After a period of lackadaisical training, I'd started taking things seriously two weeks before the Austin Marathon...just in time to start tapering. Nevertheless, I felt good about the race going in.
At the same time, I had no idea what time I should be aiming for. Most of my training had been on trail, not pavement, and Wimberley is a hilly enough town that all of my routes - even the ones that intentionally avoid hills - have more climbing per distance than the Austin Marathon, which is known as a challenging course. I figured anything under 3:00 would make me happy, and failing that, a Boston-qualifying time of 3:05 would be good enough.
My dad came down for the weekend to watch and to deliver a bookshelf, which solved the problem of getting to the expo and to the race when I don't own a car. Still, the expo was a hassle. 1.5 hours in each direction, dealing with Austin traffic, and $5 for parking, all so I can pick up a piece of paper that I have to pin to my shirt. After blowing the entire afternoon, we stayed in, watched Guardians of the Galaxy 2, and went to bed early.
The Austin Marathon starts at 7:00 AM, before the sun comes up at that time of year. That meant waking up at 4:45 AM to get to the start area on time. Staying in a hotel in Austin was floated as an idea, but driving in Austin from here to there would take almost as much time as driving to Austin, so it wasn't worth it. A short morning routine meant we had the car parked in downtown shortly after 6:00 AM, only a few blocks from the start line. Plenty of time to get in some stretching and make my way over. There were markers indicating where you should line up based on your estimated finish time, and thankfully, people were good about doing so. As much as it sucks to bump past people in traffic during the first ten minutes, it's much worse to be "that guy" that everyone has to bump their way past.
It had rained the night before, and it was still humid, but cool. Near-ideal running conditions, except for the wet streets. That might've been a plus, because I have a habit of going out too fast at the beginning of races. Not being able to get a good grip on the road might've kept me from burning out in the first 5 km, which were almost entirely uphill.
To finish the race in exactly 3:00, I'd have to run each km in 4:15. My strategy was to hold a 4:10 pace as long as I could, and since the course was significantly flatter in the second half, it might be reasonable to hold the same pace even while wearing down. 5 km in, I was running a 4:03 pace, even after going uphill the whole way. OK, that wasn't ridiculously fast, but calm down and run easy.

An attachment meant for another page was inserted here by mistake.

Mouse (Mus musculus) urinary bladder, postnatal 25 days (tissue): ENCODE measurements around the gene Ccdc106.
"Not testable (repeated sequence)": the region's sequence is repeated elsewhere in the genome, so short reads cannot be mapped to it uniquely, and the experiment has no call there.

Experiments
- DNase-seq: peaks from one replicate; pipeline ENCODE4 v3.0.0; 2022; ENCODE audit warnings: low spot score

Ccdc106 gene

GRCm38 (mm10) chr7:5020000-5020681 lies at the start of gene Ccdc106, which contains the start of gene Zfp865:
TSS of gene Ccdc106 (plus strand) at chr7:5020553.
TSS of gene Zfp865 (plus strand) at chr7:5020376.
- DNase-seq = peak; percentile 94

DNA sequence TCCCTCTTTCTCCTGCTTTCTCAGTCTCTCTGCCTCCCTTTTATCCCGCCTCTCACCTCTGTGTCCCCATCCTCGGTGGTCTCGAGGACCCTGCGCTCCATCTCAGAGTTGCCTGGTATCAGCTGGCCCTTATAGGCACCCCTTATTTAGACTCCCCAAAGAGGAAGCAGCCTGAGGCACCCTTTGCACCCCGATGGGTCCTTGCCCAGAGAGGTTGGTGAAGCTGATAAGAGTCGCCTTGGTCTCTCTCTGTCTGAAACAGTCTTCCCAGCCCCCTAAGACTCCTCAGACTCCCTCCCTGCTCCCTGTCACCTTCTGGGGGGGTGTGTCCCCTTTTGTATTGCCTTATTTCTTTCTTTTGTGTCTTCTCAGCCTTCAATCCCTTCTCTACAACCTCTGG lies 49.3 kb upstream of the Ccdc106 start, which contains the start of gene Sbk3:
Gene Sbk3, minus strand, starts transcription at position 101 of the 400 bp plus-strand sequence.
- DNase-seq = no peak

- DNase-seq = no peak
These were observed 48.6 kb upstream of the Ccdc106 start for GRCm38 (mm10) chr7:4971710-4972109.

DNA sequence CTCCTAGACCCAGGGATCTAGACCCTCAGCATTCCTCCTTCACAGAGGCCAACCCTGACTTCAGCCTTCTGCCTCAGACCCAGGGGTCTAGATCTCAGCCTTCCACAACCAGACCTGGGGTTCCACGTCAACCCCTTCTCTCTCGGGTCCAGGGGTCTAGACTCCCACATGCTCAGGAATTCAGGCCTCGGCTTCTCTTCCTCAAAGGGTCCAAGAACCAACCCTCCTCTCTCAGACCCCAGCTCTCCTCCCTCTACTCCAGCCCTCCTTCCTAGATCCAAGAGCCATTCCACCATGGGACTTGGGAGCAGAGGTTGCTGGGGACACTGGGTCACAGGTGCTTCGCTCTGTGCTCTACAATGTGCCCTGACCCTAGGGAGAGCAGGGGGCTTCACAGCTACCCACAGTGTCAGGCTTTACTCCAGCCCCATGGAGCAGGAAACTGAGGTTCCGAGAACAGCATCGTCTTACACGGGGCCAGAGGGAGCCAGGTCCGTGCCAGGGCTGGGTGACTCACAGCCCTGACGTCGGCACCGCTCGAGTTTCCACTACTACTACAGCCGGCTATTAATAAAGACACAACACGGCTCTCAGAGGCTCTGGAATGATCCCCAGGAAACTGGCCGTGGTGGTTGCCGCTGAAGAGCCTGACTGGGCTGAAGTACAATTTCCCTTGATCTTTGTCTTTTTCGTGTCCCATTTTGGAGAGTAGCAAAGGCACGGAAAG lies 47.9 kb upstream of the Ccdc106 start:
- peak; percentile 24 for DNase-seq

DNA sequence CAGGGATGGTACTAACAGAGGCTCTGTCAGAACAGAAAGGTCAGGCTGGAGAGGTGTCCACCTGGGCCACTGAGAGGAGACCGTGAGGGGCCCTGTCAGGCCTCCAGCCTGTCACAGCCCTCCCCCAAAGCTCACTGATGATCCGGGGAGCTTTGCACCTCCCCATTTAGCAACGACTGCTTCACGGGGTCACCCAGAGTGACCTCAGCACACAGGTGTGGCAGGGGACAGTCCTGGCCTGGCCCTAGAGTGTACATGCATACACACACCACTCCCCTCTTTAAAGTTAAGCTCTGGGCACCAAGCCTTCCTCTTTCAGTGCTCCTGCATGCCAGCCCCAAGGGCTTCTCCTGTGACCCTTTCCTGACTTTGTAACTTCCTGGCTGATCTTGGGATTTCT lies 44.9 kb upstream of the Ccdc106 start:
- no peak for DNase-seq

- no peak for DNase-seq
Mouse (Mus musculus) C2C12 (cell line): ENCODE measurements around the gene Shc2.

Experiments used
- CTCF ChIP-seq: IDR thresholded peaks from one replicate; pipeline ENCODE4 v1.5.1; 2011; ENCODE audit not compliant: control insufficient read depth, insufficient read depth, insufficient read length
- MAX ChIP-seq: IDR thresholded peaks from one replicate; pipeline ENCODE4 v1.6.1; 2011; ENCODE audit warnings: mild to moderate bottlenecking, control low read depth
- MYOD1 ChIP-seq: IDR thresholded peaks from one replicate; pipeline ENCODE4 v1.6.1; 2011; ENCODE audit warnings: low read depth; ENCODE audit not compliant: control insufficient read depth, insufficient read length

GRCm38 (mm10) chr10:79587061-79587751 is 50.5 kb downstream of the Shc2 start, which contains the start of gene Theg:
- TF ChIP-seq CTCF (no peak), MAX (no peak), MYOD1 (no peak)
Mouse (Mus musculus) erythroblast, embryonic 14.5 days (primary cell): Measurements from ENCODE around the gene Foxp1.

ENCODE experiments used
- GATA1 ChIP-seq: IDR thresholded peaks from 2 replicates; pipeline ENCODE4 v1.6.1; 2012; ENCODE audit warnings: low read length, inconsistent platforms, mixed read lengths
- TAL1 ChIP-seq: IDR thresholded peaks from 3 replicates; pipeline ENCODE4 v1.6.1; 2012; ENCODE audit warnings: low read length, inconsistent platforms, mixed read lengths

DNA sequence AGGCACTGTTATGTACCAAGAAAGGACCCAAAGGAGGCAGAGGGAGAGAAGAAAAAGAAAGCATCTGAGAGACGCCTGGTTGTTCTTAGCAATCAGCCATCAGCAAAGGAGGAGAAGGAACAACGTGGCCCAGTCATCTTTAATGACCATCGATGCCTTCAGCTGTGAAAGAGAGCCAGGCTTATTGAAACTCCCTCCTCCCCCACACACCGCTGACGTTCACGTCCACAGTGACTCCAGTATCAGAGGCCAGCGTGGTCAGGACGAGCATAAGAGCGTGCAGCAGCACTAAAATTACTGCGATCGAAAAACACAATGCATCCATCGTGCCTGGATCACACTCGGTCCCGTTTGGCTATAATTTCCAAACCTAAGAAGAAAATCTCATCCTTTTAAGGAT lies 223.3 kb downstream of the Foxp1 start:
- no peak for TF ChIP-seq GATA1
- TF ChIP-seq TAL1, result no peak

The next 5 km, almost entirely downhill, I maintained the same pace, which was exactly what I'd hoped to do. 10 km in, still maintaining a 10 km pace. I waved to my dad as we made it back to downtown, then started running with a New Yorker for the next 5 km, on a long, straight, flat section. He meant to hold a pace faster than what I'd planned, but I was still feeling good, so I went along with it. When you have the opportunity to get ahead, take it!
The New Yorker got away from me, and I figured I wouldn't see him again, but I eventually passed him as he pulled over to the side towards a row of portable toilets. After that, it turned out, I didn't see him again. About the same time, I passed the first of two stations where you could pick up an energy gel on the course. I happily took one and ingested it immediately. I started running with a guy from Baton Rouge who was running the half and cramping up. When we took the first hill on Enfield, he dropped off my pace immediately. I barely slowed down. I love being a trail runner.
The most difficult hills of the previous course were in this same neighborhood, on Exposition Blvd. Now they're gone, but replaced with hills on Enfield Rd. None of them large, but some of them steep, and seemingly no end to them. Essentially all the way to the halfway point, the course was always either up or down, sometimes by a lot, but never flat. Seemed like I was more capable of "using" the downhills, changing my gait and cadence and letting the downhill pull me forward, while other runners had to hit the brakes. Funny, because during trail running, downhills are a notable weakness of mine.
Nearing the point where the full marathon course splits from the half, I was frequently passing and getting passed by a tall guy with probably the slowest cadence I've ever seen. It was less like he was running and more like he was repeatedly leaping forward. But since he was maintaining a fast pace, each stride must've been enormous. When he saw me moving to the left to stay on the marathon course, rather than moving to the right with him to finish the half, he flashed a smile and shouted a few words of encouragement.
A block or two later, I saw my dad again, and he passed me a gel and a small packet of almond butter, as we'd pre-arranged. The Austin Marathon uses a sugar-free sports drink, which I like, but that means if you want to finish the race without running out of energy, you'll have to eat something. There were two spots on the course handing out gels, but that wouldn't be enough. I don't enjoy carrying anything with me while running, so being able to pick it up halfway through the race was a nice luxury. Thanks, dad!